Auditory learners pick up new ideas and concepts better when they hear the information. In this article we’ll look at the auditory learning style and how best to present information to people who favor it.
Recognizing the Auditory Style
Auditory people can often follow directions very precisely after being told only once or twice what to do. Some auditory learners concentrate better when they have music or white noise in the background, or retain new information better when they talk it out.
Since hearing and speaking are so closely related you’ll often find auditory learners using they’re voice as well as their ears. They’ll often repeat what you’ve said right back to you. (Of course, psychologists label this natural auditory learning behavior as “pathological echolalia” in ASD Asperger children.) It helps them process the information. They may also remember complex sets of information by putting them to song or rhythm. Singers are usually skilled auditory learners for example. That’s why they can memorize a song after hearing it just a few times. Auditory people may also ask, “Could you explain that again?” Other types of learners would ask you to do it again, or show it again, but auditory learners want to hear it.
Once you start watching for the signs you’ll see just how many people prefer the auditory style. I believe the experts say that about 30% of Americans are auditory learners. That makes it a good bet you’ll be working with them in any decent sized class.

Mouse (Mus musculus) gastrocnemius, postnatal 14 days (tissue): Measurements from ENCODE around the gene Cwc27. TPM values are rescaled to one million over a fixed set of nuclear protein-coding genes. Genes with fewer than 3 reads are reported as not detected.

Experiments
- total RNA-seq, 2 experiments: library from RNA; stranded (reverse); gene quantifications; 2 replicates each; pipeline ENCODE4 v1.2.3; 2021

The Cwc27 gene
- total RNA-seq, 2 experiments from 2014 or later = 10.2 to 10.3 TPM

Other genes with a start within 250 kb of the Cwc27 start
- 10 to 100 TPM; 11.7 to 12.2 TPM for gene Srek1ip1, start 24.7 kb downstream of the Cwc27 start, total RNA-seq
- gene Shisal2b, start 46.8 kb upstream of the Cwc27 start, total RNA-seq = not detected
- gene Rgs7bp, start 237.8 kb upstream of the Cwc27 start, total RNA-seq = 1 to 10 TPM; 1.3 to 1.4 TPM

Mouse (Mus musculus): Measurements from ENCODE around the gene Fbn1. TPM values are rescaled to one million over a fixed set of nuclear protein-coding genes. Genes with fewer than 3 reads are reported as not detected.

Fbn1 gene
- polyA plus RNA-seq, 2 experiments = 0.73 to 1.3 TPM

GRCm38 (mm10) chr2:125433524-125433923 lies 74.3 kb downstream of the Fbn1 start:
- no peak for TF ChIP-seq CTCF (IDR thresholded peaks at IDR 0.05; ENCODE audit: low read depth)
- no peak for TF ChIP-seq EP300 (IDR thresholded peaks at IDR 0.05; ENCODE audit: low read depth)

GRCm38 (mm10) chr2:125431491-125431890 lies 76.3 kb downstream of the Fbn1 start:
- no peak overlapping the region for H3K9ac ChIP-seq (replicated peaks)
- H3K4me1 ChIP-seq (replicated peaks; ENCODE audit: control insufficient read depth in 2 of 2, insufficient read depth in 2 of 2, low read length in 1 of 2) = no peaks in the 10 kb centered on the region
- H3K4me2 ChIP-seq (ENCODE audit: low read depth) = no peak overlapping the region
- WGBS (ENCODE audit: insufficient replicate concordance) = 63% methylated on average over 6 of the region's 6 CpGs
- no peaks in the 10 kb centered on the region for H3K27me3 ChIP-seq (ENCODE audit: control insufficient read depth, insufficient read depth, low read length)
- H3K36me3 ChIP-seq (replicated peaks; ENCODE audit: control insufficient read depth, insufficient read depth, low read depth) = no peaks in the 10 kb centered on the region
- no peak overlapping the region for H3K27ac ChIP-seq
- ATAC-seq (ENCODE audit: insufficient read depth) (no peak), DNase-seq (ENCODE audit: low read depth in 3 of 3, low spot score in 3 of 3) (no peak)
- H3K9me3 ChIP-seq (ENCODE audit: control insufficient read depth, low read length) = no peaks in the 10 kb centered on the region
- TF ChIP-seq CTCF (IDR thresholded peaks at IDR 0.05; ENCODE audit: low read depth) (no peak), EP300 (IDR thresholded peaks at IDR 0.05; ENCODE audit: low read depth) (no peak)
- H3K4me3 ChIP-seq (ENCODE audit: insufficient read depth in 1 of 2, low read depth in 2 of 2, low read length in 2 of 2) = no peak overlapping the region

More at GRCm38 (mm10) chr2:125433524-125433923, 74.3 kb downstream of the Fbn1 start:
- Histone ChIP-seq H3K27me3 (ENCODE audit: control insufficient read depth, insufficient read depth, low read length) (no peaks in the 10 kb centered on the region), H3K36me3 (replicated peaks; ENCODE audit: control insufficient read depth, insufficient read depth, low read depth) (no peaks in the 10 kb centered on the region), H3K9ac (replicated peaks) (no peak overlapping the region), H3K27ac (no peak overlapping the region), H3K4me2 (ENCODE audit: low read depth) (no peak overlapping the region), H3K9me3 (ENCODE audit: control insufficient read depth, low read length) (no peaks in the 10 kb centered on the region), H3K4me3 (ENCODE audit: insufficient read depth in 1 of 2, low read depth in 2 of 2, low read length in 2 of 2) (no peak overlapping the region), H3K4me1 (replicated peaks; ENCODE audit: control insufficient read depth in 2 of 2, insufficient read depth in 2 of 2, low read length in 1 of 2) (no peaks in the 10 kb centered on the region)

As with the other styles of learning it’s best to let people arrange themselves around you for instruction. Don’t force your students to stay in fixed lines while you demonstrate. Lines always result in some people not being able to hear as well as others – or feeling that they’ve been pushed to the back and can’t ask questions.
I’d suggest giving your demonstrations toward the middle of the floor and not near a wall (as in the typical “lecture style” American classroom.)That way people can get all the way around you to find the best place to listen from. You may have to encourage people to move around you since so many of us are conditioned to being in neat little lines.
Likewise, it’s also a good idea to let people ask questions as soon as they have them. Requiring people to raise their hands or otherwise wait for permission to speak usually squanders the moment when a student is really hot to learn. You’ll just end up back tracking to answer the question anyway, so let people speak up when they want to and rely on informal means to keep things under control.
Auditory learners will try to do what you say – exactly what you say. You need to speak clearly and completely or they’re going to head off in the wrong direction for sure. Assuming you’ve got decent speaking skills, the thing to pay most attention to is giving a detailed verbal description of what you’re doing. In other words, you’ve got to put everything into words.
Saying “do it like this” is not enough. It’s talking, sure, but it’s not saying anything. “Do it like this” means: Ignore what I’m saying and watch instead. Instead of saying “put your hand here.” Say “put your hand on the inside of the knee.” Instead of saying “push hard,” say “push hard enough to pin their leg down.” Instead of saying, “move over here,” say “move over next to the far leg.” See the pattern? Avoid saying things that assume the player can see what you’re talking about.
Getting verbal helps a lot of auditory learners. When they can both hear something and then say it out loud for themselves it helps them process the information. Most auditory learners like to ask questions too, if given the chance. You can get things started, and give everyone confidence that you like questions, by asking some questions of your own.